“…..we are running down the street in our underwear, to the hill that is over there, because nothing ever happens here…” (Warning: this tune is insidiously catchy).

Given Iceland’s pedigree, you can be forgiven for thinking Iceland should be capable of rustling up a real challenger. So, it comes a surprise to me they would roll out Ari, whose choice of song, and clean-cut demeanour, are potentially a better fit for PlaySchool rather than a serious music competition such as Eurovision. I mean, it seems his only qualifications for this gig is apparently having played “a part in Oliver, in a musical directed by Selma Björnsdóttir who came second in the 1999 Eurovision Song Contest with the song All Out Of Luck”. So let me emphasise two points here – first of all he did not even play Oliver, he could have played the bowl for all we know and secondly, they have intimated that he was destined for Eurovision fame because he was directed by a contestant from nearly 20 years ago – which by the way was before this kid was even born!

Prediction: I anticipate lots of hand holding and swaying from the audience and despite my apparent derision of Iceland’s choice I think Ari will make the finals based solely on his fine teeth, good hair and fine dress sense – he might even be worth a bet each way as roughie. Oh and I would not rule out the possibility of the song being drowned out by Viking Thunderclaps – as the Icelandic fans are likely to embrace the opportunity to warm up for – dare I say it – the more important World Event.

Review: Matt Bulbert

 

Ireland, Iceland, Portugal, Romania

Ireland

Dying to Try by Brendan Murray

Rumour has it that, as a young child, Brendan Murray’s cheeks were pinched so vigorously by passing octogenarians that he required reconstructive surgery. They say he is paid entirely in crocheted doilies and lemon tea-cakes, and is banned from releasing a Christmas album amidst fears that it would induce a mass attack of the vapours across the British Isles.

With good looks and titanium-reinforced cheekbones Brendan Murray brings dollops of gorgeousness to this year’s Eurovision Song Contest. His melancholy tune about struggling to maintain relationships has one of the most impressive key changes of this year’s line up, and has left women across Europe wondering why their daughters can’t find themselves a nice young man like Brendan. His eyebrows alone are guaranteed to get him as far as the semi-finals.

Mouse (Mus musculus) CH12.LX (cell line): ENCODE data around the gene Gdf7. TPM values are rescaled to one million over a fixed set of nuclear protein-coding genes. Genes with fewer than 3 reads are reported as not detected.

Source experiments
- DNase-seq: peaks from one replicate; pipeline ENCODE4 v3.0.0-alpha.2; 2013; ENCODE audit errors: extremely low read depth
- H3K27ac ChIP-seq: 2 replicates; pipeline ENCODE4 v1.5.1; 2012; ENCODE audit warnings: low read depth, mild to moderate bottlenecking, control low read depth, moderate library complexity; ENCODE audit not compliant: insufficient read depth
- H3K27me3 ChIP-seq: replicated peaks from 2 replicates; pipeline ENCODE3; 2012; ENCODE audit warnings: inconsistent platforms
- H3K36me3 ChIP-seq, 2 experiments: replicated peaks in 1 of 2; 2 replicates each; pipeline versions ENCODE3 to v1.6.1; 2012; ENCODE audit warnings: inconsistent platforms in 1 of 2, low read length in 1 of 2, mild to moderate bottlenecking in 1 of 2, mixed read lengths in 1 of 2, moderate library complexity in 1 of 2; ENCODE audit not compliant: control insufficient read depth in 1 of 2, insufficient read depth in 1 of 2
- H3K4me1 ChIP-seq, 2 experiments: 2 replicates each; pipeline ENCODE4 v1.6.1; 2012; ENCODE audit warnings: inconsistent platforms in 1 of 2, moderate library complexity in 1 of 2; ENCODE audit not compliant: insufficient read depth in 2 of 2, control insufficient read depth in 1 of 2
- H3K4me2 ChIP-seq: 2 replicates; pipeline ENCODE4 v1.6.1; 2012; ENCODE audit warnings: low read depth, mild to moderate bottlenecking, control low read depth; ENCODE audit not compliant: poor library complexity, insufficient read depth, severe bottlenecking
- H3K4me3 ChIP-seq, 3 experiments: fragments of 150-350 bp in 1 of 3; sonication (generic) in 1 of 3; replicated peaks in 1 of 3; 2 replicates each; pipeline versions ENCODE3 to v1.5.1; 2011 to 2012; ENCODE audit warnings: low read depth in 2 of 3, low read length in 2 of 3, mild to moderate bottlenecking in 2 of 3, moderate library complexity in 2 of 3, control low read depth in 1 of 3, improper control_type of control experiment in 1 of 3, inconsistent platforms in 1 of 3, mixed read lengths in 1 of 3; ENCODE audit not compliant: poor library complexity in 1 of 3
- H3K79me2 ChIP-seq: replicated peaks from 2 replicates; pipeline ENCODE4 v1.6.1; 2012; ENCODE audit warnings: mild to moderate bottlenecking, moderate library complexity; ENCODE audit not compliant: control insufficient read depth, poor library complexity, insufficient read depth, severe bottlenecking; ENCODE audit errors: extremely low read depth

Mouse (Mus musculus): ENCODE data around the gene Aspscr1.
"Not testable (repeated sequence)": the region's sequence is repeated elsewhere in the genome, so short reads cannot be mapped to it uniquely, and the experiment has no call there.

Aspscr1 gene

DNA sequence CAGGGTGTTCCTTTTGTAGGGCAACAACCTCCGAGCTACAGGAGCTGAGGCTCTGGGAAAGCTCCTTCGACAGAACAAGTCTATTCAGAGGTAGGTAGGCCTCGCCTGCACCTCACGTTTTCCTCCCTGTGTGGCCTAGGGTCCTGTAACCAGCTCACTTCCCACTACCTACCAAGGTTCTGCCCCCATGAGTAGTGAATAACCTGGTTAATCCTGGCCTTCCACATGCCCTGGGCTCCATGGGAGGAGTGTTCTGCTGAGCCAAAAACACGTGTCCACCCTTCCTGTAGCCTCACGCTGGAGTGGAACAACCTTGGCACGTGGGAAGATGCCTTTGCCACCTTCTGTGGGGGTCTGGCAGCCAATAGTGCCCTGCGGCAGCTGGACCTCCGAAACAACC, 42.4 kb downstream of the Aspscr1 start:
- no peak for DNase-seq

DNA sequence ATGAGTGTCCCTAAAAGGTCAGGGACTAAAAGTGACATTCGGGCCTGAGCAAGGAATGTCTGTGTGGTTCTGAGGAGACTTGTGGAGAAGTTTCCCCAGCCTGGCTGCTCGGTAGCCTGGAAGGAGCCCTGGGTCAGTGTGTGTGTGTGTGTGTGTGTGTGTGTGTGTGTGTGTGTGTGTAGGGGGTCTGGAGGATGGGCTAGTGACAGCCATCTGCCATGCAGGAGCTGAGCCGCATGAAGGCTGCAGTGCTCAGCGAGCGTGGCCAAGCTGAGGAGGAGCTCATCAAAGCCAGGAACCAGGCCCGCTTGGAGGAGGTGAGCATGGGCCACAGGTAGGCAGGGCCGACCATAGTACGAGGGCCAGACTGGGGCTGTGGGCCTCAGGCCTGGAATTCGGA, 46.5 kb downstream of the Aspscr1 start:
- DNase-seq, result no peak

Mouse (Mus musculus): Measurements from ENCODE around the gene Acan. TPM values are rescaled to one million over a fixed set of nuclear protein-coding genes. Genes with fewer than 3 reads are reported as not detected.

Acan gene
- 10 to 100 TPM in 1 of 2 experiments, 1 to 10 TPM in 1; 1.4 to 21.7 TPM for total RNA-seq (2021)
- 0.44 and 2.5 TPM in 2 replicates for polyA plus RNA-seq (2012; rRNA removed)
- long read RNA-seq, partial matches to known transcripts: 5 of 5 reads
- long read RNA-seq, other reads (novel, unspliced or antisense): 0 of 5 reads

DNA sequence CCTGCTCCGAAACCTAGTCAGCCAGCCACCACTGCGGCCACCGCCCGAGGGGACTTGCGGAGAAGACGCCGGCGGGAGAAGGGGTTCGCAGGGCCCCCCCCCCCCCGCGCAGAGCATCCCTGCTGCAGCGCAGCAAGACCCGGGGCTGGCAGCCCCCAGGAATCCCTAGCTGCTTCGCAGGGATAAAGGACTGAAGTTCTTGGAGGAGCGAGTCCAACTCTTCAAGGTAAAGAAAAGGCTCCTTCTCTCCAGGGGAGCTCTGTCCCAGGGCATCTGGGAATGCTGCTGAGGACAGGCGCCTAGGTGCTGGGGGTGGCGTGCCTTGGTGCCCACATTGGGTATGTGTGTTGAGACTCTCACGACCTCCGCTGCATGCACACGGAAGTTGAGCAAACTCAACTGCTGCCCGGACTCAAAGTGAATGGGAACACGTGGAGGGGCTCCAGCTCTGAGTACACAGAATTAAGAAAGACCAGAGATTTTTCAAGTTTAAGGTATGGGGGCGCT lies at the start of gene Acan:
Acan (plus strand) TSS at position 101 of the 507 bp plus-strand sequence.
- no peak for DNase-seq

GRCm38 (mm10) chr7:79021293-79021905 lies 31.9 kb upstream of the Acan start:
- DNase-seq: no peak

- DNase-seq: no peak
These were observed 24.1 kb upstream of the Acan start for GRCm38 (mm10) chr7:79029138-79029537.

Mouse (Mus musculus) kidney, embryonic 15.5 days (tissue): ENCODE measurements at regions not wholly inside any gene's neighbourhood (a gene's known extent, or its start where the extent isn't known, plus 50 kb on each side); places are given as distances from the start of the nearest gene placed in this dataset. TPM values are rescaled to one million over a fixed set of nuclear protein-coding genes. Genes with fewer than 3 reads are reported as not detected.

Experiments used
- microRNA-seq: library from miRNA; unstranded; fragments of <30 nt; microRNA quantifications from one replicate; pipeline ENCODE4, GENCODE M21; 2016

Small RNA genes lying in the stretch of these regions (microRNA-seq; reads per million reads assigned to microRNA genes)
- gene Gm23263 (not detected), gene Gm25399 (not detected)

Review by James O’Hanlon

 

IcelandPaper by Svala

Svala has been granted sabbatical leave from the Borg to represent Iceland this year. The song ‘Paper’, precisely crafted to suit the musical requirements of the assimilated masses, is unsurprisingly mediocre. Nevertheless you will vote for Iceland, resistance is futile. It’s robotic rhythms and synth melodies are perfect listening for the next time you are cruising through the grid on your light cycle. Keep an eye out for the key change goose-step late in the song – a well-timed and subtle build to… nothing at all. Clearly key-changes do not compute.

Review by James O’Hanlon

 

PortugalAmar Pelos Dois by Salvador Sobral

Salvador Sobral was orphaned on the streets of Lisbon as a child. Thankfully a flock of canaries took him in and raised him as one of their own. Years later he was discovered working in a mineshaft – cramped inside a small cage and entertaining the workers with his gentle melodies. Now a full grown man and successful performer, Salvador collaborates with his sister Luisa – who wrote this song and most definitely isn’t pissed about Salvador getting all the credit.

Surprisingly this song, ‘Amor Pelos Dios’ is one of the most coherent Eurovision efforts we have heard from Portugal since, well, ever! The orchestration is tasteful, the soft piano melody is whimsical, and the singing is, believe it or not, in key. Portugal, you have surprised us all and have done well! Maybe you should get Salvador and Luisa to look into your national debt problems, it’s not like they could do any harm.

Review by James O’Hanlon

 

Romania

Yodel It! By Ilinca feat. Alex Flora

It’s Eurovision! Of course there is yodelling! I’m proud to say that Romania have inspired my latest tattoo. The phrase ‘Yodel It!” has been carved into my chest and sits nicely in between my “#YOLO” and “Frankie Says Relax” tatts.

Equal parts East 17, Aqua, and von Trapp family, Romania pairs a seductive yodeller in a leprechaun suit with a tone-deaf rapper to create this year’s abomination. Seriously it’s terrible. Me thinks the novelty value won’t float this boat very far and Romania are likely to sink early on in the quarter finals.